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"It’s really terrible. It’s destroyed a lot of trust and faith in a public body. As posties we see ourselves as part of the community.”

In response to the claims of prioritising tracked items, a Royal Mail spokesperson said: “Every item of mail is important to us. Royal Mail does not operate a policy of prioritising parcels. We regularly remind colleagues that the delivery, collection and processing of letters and parcels should be treated with equal importance.

"Due to the amount of space they take up, parcels can restrict the movement of both people and mail in our offices, leading to health and safety issues and delays to other mail. At particularly busy times, such as in the recovery days after a strike, we may occasionally at a local level clear parcels to free up space and address health and safety concerns so that we can keep all mail - including letters - moving efficiently through our network.”

On the matter of late deliveries of Mother’s Day cards they said: “We are operating as normal locally, including over the weekend when it was Mother’s Day. We have sufficient resources in place to manage our anticipated workload locally.”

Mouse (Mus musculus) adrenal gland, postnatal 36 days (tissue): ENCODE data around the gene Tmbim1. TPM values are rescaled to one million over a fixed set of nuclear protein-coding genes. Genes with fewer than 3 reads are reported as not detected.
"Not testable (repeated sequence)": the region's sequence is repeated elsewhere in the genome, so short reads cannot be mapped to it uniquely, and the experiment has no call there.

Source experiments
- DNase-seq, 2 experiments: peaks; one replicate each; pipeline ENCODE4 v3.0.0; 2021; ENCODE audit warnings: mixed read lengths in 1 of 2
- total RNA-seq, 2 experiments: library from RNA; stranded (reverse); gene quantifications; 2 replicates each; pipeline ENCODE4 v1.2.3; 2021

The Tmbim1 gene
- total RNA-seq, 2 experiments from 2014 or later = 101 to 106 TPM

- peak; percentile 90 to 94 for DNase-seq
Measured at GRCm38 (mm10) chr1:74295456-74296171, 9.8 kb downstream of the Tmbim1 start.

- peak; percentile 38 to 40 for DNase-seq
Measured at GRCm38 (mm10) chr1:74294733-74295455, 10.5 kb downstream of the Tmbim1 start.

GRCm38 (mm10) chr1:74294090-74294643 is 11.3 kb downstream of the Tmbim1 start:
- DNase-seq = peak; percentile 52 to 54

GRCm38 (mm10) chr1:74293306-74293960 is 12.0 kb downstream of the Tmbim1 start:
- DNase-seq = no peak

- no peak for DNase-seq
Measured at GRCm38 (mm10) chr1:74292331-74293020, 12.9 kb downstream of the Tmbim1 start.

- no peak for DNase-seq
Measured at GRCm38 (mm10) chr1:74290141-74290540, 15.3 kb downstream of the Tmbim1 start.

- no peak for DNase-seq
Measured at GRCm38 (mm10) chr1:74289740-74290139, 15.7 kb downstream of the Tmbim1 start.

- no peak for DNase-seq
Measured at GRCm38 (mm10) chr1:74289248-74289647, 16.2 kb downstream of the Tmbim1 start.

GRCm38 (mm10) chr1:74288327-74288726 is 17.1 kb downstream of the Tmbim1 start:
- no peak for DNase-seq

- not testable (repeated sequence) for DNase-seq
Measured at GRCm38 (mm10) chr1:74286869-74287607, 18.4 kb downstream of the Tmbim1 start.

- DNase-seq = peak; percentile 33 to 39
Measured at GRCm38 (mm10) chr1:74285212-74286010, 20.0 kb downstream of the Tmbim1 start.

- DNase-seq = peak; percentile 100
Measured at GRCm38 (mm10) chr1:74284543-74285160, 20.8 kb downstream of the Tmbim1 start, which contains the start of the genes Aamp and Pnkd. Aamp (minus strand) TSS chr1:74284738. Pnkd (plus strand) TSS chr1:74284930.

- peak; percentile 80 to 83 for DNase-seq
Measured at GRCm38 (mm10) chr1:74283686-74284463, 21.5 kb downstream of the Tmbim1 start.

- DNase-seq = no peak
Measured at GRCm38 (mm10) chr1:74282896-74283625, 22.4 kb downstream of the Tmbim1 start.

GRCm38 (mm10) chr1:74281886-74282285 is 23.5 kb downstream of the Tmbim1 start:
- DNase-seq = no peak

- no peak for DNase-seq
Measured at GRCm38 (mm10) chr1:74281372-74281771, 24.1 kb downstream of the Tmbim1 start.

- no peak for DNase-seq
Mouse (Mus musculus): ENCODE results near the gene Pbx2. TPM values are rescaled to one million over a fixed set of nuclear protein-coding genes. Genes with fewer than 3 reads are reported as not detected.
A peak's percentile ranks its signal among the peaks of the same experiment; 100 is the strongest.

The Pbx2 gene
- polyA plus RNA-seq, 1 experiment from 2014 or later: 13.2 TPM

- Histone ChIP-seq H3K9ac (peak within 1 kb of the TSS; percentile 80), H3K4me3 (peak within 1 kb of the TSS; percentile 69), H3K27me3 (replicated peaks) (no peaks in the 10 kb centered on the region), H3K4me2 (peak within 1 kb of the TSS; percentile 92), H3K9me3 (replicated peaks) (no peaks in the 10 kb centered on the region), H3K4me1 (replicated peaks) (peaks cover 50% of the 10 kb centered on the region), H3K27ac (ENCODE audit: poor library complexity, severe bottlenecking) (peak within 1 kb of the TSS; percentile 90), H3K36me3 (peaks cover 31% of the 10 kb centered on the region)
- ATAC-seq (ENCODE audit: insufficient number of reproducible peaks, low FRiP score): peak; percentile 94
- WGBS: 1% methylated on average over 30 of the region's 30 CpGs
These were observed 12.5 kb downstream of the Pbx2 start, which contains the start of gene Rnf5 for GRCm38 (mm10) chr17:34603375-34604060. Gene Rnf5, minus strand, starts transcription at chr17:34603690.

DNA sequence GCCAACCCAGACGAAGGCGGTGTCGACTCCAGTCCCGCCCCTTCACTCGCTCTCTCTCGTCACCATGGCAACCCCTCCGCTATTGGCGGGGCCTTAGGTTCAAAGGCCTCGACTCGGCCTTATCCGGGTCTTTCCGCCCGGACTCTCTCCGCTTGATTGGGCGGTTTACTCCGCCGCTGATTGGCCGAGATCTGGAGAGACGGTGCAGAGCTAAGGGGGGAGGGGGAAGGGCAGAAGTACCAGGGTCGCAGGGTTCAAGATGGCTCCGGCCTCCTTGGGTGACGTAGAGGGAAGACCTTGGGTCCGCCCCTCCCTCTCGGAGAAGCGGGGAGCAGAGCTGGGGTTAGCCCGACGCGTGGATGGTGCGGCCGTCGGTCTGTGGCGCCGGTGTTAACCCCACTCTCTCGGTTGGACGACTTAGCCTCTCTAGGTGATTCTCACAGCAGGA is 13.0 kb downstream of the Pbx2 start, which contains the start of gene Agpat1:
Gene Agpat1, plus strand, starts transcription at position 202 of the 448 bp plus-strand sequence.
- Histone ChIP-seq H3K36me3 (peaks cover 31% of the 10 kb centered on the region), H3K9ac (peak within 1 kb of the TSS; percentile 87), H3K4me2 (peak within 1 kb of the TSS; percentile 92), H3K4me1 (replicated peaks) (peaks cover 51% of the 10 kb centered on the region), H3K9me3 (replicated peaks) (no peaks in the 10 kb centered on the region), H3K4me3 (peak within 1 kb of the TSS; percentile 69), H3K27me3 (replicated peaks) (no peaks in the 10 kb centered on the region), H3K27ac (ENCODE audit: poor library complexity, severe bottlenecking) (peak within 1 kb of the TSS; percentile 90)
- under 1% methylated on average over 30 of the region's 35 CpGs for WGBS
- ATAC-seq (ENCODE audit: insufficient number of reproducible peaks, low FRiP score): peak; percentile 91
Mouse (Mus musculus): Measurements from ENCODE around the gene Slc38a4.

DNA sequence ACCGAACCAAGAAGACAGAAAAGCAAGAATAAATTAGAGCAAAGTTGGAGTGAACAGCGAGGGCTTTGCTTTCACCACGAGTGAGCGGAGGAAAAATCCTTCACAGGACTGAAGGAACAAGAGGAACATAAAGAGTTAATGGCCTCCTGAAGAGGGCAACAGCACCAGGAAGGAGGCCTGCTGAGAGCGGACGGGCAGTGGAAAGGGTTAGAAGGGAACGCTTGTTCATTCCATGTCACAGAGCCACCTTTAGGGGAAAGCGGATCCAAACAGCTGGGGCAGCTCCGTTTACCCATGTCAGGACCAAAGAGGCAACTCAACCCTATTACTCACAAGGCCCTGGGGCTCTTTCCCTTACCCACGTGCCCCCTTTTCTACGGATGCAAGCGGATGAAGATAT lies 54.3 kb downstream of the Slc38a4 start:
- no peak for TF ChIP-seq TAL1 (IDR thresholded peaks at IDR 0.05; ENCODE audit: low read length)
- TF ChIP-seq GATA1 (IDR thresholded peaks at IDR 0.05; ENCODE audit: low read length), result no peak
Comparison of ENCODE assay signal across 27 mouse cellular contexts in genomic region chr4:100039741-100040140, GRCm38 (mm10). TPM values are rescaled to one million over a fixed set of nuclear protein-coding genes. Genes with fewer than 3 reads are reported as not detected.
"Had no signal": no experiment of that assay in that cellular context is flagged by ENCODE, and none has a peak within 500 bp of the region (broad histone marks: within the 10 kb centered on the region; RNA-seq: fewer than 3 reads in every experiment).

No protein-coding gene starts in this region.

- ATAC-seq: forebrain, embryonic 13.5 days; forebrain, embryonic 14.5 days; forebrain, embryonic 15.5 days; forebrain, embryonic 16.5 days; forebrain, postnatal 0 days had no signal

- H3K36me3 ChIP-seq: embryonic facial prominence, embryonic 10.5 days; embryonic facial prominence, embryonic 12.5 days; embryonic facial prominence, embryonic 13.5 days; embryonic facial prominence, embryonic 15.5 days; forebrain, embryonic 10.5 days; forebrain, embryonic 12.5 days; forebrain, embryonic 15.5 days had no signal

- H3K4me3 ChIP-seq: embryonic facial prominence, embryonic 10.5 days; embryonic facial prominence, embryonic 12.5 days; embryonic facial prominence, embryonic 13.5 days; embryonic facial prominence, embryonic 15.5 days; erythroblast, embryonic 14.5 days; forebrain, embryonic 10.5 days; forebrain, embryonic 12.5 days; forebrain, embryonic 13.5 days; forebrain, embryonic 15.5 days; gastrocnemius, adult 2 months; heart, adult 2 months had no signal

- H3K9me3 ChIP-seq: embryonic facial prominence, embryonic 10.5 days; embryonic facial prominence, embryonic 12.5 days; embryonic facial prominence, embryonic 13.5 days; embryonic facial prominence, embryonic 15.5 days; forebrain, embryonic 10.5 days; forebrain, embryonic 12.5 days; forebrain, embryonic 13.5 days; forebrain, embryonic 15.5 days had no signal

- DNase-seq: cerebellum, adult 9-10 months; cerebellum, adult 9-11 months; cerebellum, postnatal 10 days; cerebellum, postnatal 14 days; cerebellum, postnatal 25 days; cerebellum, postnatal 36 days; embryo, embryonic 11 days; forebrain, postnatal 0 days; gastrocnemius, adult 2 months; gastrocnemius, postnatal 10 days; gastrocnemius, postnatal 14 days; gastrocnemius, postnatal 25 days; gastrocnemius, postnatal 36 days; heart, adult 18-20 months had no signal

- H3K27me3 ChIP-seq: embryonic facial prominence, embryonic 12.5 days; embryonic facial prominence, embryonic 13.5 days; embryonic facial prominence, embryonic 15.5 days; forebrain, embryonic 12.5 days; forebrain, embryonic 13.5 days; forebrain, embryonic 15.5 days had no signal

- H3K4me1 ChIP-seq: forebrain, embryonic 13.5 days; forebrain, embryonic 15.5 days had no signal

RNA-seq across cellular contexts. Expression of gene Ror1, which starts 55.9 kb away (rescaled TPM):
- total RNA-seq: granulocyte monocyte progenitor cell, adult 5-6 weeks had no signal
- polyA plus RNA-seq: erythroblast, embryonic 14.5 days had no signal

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On the issue of bullying they said: “We have zero tolerance for bullying or harassment. We are proud to provide the best pay and conditions in our industry. In an industry dominated by the ‘gig economy’, insecure work, and low pay, our model sets us apart and we want to preserve it.”

On the PDAs, they said: “Customers increasingly expect estimated times for their deliveries and confirmation when an item has been delivered. Our postal digital assistants (PDAs) allow Royal Mail to provide real-time delivery information to our customers by predicting the time that a postal route will take on any given day. This allows customers to plan ahead or redirect their parcel if they are not going to be in. We do not use our PDAs for real-time tracking of our people's movements, or to communicate with them through their PDAs on their real-time performance.”